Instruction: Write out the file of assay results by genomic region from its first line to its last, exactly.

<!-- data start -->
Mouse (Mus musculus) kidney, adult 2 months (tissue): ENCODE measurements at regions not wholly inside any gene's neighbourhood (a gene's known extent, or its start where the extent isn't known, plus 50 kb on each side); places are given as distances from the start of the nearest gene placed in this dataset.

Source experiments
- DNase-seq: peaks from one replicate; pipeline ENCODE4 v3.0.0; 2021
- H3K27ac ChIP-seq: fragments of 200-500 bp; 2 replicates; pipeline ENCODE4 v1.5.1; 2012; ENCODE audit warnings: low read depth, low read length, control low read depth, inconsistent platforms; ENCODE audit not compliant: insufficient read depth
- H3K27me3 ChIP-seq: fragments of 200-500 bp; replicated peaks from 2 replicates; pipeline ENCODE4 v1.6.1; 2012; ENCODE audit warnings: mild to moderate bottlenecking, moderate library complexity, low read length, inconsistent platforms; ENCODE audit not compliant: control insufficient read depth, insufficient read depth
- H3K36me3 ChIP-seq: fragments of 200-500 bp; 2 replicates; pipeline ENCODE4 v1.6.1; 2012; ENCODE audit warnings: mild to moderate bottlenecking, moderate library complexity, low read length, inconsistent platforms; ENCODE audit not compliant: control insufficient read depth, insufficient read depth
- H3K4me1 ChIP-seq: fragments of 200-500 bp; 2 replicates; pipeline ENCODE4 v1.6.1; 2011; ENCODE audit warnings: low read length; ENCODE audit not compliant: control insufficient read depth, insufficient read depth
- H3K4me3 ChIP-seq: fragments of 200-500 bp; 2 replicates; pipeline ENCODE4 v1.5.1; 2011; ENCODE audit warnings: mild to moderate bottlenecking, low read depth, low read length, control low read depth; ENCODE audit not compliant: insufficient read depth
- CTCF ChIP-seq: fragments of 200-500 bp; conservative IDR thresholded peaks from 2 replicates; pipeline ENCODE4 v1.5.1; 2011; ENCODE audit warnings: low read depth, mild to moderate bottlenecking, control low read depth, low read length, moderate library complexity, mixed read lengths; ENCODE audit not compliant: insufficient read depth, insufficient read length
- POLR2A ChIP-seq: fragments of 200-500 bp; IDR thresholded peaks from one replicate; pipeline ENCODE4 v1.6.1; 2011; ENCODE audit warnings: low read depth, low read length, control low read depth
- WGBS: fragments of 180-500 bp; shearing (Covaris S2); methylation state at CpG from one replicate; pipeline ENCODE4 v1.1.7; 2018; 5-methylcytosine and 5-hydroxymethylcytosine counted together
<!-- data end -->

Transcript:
Mouse (Mus musculus) kidney, adult 2 months (tissue): ENCODE measurements at regions not wholly inside any gene's neighbourhood (a gene's known extent, or its start where the extent isn't known, plus 50 kb on each side); places are given as distances from the start of the nearest gene placed in this dataset.

Source experiments
- DNase-seq: peaks from one replicate; pipeline ENCODE4 v3.0.0; 2021
- H3K27ac ChIP-seq: fragments of 200-500 bp; 2 replicates; pipeline ENCODE4 v1.5.1; 2012; ENCODE audit warnings: low read depth, low read length, control low read depth, inconsistent platforms; ENCODE audit not compliant: insufficient read depth
- H3K27me3 ChIP-seq: fragments of 200-500 bp; replicated peaks from 2 replicates; pipeline ENCODE4 v1.6.1; 2012; ENCODE audit warnings: mild to moderate bottlenecking, moderate library complexity, low read length, inconsistent platforms; ENCODE audit not compliant: control insufficient read depth, insufficient read depth
- H3K36me3 ChIP-seq: fragments of 200-500 bp; 2 replicates; pipeline ENCODE4 v1.6.1; 2012; ENCODE audit warnings: mild to moderate bottlenecking, moderate library complexity, low read length, inconsistent platforms; ENCODE audit not compliant: control insufficient read depth, insufficient read depth
- H3K4me1 ChIP-seq: fragments of 200-500 bp; 2 replicates; pipeline ENCODE4 v1.6.1; 2011; ENCODE audit warnings: low read length; ENCODE audit not compliant: control insufficient read depth, insufficient read depth
- H3K4me3 ChIP-seq: fragments of 200-500 bp; 2 replicates; pipeline ENCODE4 v1.5.1; 2011; ENCODE audit warnings: mild to moderate bottlenecking, low read depth, low read length, control low read depth; ENCODE audit not compliant: insufficient read depth
- CTCF ChIP-seq: fragments of 200-500 bp; conservative IDR thresholded peaks from 2 replicates; pipeline ENCODE4 v1.5.1; 2011; ENCODE audit warnings: low read depth, mild to moderate bottlenecking, control low read depth, low read length, moderate library complexity, mixed read lengths; ENCODE audit not compliant: insufficient read depth, insufficient read length
- POLR2A ChIP-seq: fragments of 200-500 bp; IDR thresholded peaks from one replicate; pipeline ENCODE4 v1.6.1; 2011; ENCODE audit warnings: low read depth, low read length, control low read depth
- WGBS: fragments of 180-500 bp; shearing (Covaris S2); methylation state at CpG from one replicate; pipeline ENCODE4 v1.1.7; 2018; 5-methylcytosine and 5-hydroxymethylcytosine counted together